So, what are those flaps for? on the trench coats I saw they were purely decorative, but in my mind they should be vents. Because logically a waterproof fabric would get sweaty and you would want vents. Were they originally vents and the cheap stores I was looking at found it easier to make them just decorative?
also, do any of you know where I could get waterproof apparel fabric? I've been thinking of a clear plastic mod looking raincoat, but would really like something classy.
So, usually I don't post things I've made, I'm just plain too lazy, but I was uploading some pictures for someone who was interested in seeing my work and I thought I might as well show it off to you guys, too. I made this back in October for a fashion show/competition at my school with the theme sustainable design. It is made with a bamboo knit and is based on the 1940's since they were trying to use less fabric because resources were low since all the manufacturing was being used for stuff for the war. Although it is a modern twist since neither bamboo nor jersey was used in the '40's. My model was very interesting to fit. She is petite and wears a 32D, so my first draft of the pattern was much too long, even though I had made room for her assets. I used a combination of draping and flat pattern manipulation.
I also made the hat thing. It is actually on a barrette, but it has tulle, purple feathers, plastic pearls, glitter, and 2 peacock feathers.
Now, I was just excited to see one of my pieces go down the runway. I was a junior in my first patternmaking class and we were still working on out basics. I was competing against seniors who had already had flat patternmaking and draping, so I didn't even expect to be in the top 5.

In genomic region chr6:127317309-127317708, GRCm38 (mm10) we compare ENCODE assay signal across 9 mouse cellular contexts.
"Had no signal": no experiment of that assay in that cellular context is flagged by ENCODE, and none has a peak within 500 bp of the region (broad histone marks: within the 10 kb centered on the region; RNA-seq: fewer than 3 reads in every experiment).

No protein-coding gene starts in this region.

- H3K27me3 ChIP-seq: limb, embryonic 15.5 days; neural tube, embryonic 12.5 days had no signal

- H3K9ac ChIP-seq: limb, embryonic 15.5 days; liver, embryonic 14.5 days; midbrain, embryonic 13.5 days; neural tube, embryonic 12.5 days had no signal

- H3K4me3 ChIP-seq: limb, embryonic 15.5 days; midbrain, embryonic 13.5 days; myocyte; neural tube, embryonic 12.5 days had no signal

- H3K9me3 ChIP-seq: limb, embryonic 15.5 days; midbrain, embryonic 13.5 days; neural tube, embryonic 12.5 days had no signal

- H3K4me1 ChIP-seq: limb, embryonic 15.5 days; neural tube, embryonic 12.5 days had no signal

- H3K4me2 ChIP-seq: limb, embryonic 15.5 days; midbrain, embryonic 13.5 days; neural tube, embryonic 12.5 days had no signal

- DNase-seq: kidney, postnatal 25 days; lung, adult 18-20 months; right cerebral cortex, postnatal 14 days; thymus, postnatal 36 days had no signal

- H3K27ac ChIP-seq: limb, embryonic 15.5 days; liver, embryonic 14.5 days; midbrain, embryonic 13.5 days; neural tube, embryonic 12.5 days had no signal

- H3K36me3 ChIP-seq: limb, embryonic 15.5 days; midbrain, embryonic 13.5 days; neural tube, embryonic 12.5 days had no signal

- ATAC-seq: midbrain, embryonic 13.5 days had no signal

But I won! I think the thing that made the judges like mine the best was marketability. It was something that could be mass produced, while many of the other contestants chose to "recycle" things. I did just put recycle in quotation marks, because while some girls repurposed old clothing into new garments, others used things like plastic bags ironed together and coffee filters. There is no way that the coffee filters or the plastic trash bags have been used, they are new and a waste of resources (esp plastic). Although, I was very surprised that a jacket made out of crown royal bags didn't make it to the top 5, it was amazing. The prize was a professional dress form in a size 8 so that I can do more competition garments. Yay! Ha I was excited that the dress form actually had a butt.
I have to do an artsy type project for my fashion class. The project is called "crazy skirt" and it is to make us think outside of the box. I was thinking of using ripped apart stuffed animals, but I have a feeling it has been done before. The problem is, I can't find a picture to prove it has been done, but I don't want to do something that has already been done. When I search google all it comes up with is making clothes for stuffed animals, which isn't what I'm looking for.
I was actually inspired by this: (don't click if you are easily offended) http://boingboing.net/2009/01/25/speaker-system-built.html To me I found this piece of art funny, but so many other people got outraged by it. I realized I wanted to do something artsy in the way that the piece evokes an emotion. I remembered how much it freaked people out in my art class when I skinned a furby for a found art project. There is just something about it that creeps people out.
The only rules for the project is that the model must be able to get in and out of the skirt and she must be able to walk down the runway. She doesn't need to be able to sit in it, it doesn't need to be laundered or any of those other things you consider when making clothes.
So, can anyone find me a picture of clothing made of stuffed animals or help me come up with other ideas I could use as a jumping off point?